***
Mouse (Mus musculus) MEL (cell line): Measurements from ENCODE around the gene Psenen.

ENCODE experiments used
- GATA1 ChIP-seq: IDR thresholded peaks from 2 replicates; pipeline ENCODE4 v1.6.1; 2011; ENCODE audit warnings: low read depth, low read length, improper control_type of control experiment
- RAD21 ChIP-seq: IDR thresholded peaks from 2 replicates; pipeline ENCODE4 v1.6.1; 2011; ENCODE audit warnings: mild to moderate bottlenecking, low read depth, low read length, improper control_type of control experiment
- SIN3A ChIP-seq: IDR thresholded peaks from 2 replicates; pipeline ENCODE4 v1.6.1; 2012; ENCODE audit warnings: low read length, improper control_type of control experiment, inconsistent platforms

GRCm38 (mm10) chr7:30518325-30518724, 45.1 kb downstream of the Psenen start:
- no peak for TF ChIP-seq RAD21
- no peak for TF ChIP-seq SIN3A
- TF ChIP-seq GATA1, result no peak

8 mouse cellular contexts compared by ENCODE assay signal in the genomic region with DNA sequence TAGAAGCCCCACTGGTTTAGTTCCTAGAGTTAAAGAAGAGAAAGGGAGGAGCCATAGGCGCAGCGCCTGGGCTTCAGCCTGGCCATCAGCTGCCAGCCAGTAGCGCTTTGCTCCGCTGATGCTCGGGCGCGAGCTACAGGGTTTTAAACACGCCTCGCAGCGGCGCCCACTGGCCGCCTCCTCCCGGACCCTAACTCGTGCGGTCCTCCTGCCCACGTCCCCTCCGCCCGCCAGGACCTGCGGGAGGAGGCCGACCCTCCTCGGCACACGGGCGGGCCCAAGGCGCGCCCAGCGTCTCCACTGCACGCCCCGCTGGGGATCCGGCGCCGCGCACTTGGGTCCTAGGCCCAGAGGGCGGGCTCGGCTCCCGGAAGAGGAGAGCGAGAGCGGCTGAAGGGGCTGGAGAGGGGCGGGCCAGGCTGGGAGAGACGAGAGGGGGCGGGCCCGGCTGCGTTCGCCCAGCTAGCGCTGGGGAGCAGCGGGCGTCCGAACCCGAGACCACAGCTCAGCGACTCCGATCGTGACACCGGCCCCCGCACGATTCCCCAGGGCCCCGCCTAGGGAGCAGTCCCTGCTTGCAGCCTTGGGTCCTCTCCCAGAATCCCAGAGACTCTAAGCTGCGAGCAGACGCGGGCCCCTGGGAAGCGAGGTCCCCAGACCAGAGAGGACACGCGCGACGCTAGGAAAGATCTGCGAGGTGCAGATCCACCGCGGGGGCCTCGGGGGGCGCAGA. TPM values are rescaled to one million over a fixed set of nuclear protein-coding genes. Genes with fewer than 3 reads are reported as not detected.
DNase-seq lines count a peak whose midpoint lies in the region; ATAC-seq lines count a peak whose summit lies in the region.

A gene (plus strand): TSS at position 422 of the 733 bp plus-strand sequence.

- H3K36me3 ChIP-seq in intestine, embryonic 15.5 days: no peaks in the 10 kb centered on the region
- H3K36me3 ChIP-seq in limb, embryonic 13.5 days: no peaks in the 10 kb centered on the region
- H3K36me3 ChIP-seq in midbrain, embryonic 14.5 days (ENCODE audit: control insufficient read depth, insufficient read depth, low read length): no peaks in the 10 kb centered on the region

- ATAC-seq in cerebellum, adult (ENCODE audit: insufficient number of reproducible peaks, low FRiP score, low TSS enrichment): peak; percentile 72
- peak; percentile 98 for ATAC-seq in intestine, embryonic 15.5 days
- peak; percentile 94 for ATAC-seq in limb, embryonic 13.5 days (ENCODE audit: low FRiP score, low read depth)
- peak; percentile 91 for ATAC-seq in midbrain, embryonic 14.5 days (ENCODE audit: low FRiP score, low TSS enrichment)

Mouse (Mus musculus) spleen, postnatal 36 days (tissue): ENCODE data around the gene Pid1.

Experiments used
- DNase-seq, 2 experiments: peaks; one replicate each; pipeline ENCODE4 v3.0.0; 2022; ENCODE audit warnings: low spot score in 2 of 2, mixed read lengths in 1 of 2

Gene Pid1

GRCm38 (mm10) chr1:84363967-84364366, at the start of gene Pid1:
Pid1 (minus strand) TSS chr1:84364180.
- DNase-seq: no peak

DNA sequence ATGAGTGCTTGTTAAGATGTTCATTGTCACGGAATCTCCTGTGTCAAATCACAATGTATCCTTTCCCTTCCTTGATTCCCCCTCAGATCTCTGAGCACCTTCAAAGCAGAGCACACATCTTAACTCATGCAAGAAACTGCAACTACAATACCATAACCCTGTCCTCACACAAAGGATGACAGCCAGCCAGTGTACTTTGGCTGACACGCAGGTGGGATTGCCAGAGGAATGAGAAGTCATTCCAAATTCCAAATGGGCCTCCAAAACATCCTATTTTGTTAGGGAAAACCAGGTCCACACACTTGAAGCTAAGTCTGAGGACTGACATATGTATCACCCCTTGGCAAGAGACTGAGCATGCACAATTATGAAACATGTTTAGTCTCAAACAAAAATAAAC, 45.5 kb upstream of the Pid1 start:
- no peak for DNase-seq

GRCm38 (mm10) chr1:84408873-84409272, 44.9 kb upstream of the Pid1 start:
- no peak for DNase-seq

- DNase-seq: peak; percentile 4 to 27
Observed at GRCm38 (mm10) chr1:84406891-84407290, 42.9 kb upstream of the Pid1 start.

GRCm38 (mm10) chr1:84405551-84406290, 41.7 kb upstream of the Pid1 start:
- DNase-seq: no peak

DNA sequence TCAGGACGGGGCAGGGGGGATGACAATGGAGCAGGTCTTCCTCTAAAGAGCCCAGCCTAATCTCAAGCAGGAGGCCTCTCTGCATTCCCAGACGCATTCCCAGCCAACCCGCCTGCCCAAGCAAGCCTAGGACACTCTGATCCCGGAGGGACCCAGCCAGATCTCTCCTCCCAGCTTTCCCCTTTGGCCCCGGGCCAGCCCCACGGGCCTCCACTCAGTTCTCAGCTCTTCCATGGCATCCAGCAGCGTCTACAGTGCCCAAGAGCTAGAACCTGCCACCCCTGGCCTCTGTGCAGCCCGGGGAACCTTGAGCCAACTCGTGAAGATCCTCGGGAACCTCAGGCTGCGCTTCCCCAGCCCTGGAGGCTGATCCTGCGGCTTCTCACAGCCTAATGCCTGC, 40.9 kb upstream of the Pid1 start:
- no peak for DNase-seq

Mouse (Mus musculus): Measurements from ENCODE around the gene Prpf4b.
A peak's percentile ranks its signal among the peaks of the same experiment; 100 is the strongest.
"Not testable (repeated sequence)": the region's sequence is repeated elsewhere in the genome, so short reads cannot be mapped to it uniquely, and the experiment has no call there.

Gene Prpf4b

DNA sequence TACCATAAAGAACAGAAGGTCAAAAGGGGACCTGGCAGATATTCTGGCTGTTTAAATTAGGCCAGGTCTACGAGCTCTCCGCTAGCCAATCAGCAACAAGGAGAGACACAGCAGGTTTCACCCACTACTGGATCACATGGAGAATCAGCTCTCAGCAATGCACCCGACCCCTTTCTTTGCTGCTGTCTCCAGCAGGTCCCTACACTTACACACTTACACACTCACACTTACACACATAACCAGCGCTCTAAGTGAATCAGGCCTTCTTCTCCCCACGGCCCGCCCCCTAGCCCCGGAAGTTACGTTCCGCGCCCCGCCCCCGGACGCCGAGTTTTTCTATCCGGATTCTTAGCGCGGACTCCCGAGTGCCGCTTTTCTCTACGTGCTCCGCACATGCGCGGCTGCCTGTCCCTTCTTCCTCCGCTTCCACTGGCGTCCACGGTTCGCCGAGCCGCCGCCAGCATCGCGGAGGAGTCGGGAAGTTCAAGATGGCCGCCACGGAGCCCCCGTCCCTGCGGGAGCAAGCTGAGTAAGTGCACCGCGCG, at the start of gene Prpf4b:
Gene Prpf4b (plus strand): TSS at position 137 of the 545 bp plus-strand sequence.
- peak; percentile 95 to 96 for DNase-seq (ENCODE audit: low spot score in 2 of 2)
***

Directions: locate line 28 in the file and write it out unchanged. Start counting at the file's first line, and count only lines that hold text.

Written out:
- no peak for DNase-seq